Abakan, Capital of the Republic of Khakassia
Some 200km south of the large city of Krasnoyarsk and pretty much right in the middle of Russia Abakan is a small city of around 150,000 that sees very few international tourists. Not on the Trans Siberian Railway and not really possessed of anything famous it is the kind of place that one passes from beyond the horizon and never even notices.
But this would be a little unfair as it is a fun enough town with a day or so of activities to fill the time of anyone wishing to make a side trip here!
The capital of the Republic of Khakassia and located where the massive Yenisei River (which starts up in Norilsk at the Arctic Ocean) meets the Abakan River the original settlement dates from around 1675 and it became an official city just in 1931.
Visitors to Abakan should not expect English to be spoken outside of the larger hotels apart from some diligent students.
Despite this the cooler cafes and bars have English signage and menus, it is easy to get around and there should be no issues with navigation or any trouble at all.
Abakan International Airport (ABA) is very small and is located just at the edge of the city, anyone feeling energetic after the flight in could simply walk to town.
Otherwise, taxi touts are always present and there are buses and marshrutkas all leaving from the small car park.
Flights from here go to Moscow, Krasnoyarsk, Novosibirsk, even to Norilsk. It is ‘international’ because there is a charter flight to take locals to Thailand on holiday every so often.
Abakan is a regionally important railway junction and can be reached by train from Krasnoyarsk easily enough. This is the terminus of the Abakan-Taishet Railway, a 647km line running through the Syan Mountains.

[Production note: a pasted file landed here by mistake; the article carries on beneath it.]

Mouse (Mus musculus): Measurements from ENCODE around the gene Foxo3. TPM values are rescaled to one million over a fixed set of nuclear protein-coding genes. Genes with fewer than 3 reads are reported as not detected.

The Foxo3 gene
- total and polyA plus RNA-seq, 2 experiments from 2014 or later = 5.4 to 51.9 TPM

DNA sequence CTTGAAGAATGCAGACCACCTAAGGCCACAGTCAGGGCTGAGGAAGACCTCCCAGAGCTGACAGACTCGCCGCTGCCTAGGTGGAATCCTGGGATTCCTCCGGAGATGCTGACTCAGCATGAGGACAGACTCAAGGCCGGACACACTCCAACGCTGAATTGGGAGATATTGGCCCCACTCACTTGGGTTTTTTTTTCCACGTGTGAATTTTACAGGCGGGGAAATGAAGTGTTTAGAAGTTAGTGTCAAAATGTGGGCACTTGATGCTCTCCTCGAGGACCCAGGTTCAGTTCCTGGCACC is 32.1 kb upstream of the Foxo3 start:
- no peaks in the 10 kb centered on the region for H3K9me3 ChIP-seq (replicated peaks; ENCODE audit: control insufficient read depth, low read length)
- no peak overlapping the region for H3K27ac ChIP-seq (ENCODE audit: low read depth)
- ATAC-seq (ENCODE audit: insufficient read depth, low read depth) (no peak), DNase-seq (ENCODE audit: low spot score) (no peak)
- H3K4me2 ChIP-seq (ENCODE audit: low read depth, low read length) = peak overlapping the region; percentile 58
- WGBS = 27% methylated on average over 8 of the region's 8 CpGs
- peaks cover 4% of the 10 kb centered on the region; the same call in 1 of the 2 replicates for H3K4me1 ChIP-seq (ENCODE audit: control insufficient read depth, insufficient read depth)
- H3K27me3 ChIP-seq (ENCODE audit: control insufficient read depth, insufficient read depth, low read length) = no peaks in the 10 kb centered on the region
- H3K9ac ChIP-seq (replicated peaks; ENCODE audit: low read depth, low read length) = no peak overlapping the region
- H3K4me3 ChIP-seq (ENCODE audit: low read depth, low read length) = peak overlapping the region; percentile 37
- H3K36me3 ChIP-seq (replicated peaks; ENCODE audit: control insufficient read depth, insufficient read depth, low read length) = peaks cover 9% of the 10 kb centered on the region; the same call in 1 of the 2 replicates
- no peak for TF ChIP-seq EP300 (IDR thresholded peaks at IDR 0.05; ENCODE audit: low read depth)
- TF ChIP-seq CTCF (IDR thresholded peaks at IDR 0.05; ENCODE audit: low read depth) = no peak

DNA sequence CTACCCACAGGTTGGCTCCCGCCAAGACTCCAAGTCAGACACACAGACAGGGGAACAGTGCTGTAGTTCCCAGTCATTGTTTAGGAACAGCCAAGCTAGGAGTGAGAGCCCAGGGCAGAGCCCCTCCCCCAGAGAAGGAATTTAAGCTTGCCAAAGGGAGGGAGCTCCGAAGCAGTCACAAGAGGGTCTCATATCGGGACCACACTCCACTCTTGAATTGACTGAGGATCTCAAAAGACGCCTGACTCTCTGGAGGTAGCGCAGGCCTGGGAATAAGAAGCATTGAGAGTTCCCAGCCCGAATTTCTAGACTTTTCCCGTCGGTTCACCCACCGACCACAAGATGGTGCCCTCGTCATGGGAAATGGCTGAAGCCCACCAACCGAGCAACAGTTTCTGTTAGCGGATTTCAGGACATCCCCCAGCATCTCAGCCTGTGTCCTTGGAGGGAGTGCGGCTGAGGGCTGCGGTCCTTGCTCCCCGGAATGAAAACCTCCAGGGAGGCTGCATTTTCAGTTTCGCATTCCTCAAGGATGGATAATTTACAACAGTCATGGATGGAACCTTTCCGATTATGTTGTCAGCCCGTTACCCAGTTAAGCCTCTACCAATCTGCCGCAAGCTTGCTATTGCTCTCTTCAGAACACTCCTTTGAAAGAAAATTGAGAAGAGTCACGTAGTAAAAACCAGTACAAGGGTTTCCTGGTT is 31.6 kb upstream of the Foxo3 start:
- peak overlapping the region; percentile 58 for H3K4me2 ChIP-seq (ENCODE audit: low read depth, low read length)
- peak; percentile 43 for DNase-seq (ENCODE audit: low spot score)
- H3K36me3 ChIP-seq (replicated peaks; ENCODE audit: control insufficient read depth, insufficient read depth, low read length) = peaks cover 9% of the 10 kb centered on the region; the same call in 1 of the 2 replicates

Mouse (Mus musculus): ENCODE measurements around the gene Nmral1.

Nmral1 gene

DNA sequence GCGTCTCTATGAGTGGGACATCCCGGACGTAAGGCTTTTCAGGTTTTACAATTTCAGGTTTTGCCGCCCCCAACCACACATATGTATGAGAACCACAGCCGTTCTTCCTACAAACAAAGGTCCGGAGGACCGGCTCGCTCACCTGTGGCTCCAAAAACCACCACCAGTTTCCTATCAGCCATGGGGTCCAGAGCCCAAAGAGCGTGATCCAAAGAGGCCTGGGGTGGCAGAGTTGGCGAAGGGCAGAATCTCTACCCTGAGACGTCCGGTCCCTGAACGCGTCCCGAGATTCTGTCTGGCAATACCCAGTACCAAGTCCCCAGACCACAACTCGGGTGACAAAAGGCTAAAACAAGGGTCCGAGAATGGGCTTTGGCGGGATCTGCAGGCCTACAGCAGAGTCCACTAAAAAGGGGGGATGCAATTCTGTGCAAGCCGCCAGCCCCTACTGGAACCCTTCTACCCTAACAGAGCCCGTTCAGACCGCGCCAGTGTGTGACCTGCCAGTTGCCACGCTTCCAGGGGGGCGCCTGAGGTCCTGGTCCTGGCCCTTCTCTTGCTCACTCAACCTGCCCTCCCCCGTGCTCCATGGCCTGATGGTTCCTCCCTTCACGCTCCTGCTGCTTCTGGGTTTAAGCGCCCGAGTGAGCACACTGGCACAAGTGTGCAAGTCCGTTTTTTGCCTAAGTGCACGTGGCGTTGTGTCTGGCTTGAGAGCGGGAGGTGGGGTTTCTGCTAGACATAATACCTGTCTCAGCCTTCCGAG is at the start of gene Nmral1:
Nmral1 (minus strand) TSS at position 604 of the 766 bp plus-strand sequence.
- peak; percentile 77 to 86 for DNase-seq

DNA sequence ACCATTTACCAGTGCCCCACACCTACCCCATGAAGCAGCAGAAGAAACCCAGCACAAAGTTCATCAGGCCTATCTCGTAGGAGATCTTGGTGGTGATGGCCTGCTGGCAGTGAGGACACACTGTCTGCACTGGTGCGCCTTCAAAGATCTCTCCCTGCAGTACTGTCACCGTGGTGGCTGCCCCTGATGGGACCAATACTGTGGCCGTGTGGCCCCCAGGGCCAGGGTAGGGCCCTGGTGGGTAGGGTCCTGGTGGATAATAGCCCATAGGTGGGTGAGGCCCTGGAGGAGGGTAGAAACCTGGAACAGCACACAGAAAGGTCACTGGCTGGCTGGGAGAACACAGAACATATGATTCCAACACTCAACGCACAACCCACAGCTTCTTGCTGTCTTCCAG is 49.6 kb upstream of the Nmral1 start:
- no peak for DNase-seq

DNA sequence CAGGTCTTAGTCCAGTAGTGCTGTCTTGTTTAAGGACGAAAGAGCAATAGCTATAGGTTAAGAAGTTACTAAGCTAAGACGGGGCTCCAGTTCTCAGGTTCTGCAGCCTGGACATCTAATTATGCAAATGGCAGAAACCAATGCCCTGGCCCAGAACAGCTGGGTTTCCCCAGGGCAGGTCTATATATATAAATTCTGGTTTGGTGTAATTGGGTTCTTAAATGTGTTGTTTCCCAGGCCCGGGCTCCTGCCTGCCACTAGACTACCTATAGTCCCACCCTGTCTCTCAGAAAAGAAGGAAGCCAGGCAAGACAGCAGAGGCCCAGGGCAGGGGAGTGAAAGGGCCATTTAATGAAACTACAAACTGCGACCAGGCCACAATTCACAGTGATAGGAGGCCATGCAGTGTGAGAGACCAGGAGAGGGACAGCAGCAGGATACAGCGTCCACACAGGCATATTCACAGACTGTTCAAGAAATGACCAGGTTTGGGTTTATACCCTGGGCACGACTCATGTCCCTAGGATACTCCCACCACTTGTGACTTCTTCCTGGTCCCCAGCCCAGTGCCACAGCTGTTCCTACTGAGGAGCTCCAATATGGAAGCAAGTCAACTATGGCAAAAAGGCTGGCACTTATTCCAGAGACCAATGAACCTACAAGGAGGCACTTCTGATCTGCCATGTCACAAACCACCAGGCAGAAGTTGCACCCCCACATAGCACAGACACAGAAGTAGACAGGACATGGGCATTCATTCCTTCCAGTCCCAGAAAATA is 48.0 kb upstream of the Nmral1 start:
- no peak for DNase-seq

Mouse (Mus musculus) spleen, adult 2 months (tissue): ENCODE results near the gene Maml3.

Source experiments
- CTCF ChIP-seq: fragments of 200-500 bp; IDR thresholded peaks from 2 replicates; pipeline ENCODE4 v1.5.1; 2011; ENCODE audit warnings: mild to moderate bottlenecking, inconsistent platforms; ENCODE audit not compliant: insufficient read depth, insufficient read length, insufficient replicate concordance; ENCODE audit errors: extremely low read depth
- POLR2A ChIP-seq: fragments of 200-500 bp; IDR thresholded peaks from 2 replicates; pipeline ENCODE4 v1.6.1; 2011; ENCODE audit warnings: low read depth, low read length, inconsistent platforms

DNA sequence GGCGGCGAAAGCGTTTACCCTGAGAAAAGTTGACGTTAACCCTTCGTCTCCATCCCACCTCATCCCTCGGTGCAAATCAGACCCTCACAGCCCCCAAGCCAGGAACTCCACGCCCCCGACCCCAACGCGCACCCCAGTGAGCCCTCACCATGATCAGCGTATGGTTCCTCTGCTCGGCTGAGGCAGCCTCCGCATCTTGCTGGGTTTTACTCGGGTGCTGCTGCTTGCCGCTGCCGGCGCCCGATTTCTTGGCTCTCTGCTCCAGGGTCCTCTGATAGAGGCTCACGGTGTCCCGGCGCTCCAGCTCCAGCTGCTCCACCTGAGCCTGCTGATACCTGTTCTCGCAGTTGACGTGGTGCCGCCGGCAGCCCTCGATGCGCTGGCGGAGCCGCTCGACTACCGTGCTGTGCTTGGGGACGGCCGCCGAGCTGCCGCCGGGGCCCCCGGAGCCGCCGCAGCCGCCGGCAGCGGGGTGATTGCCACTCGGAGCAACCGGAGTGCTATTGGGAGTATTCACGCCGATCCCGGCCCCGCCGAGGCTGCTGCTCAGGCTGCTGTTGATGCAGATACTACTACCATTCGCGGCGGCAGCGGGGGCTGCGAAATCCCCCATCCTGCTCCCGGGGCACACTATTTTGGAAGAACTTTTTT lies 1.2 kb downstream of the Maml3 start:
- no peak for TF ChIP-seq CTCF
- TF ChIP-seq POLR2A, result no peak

If you’re tired of friends boasting about their Trans-Sib trips, then take a ride on this super-obscure line and get your bragging rights restored!
Abakan is not loaded with major places to visit and in general, it is a place to be walked around rather than somewhere that a full schedule needs to be planned for. Centrally there are plenty of parks, walkways, leisure grounds and so on to pass through and relax in. The best advice to be given here is to download a map and simply spend a day walking.
But try to include some of the following.
Right outside the small modern train station, this is easy to spot as there is an impressive black steam engine parked right outside.
The Museum has no English explanations but some of it is pretty obvious anyway; showing the construction of the local line, the pioneers who opened the area, the gulag prisoners sentenced to do the hard work, as well as technological advancements all in a few rooms this is well worth the time to find and explore.
Opposite the museum is a square with a very touching memorial to mothers of local men killed in various conflicts. The names are listed as well as the non-WWII conflicts they were lost in, from the Balkans to the North Caucasus, as well as Hungary and Damansky Island, a little-known conflict between the USSR and China in the 1960s. Damansky Island is now part of China and is a protected wetland known as Zhenbao Island.
Recently moved to an awkward location on the outskirts of the city this place shows the history of the area mostly before it became absorbed into Russia. So local traditions, explanations about some of the historic markers that exist in the countryside, general ethnographic info, etc.
As with all Russian cities, there are some expected and unexpected markers around the city; a shortlist includes the hulking and impressive Lenin sits in the park in front of the Khakassia Parliament Building, there is a statue of Soviet Wrestling Superman Ivan Yarygin, one of a man making beer, a Pushkin of course, an old-time photographer, a monument to locals involved in the Chernobyl accident cleanup, and a very impressive WWII memorial complex in the heart of the city.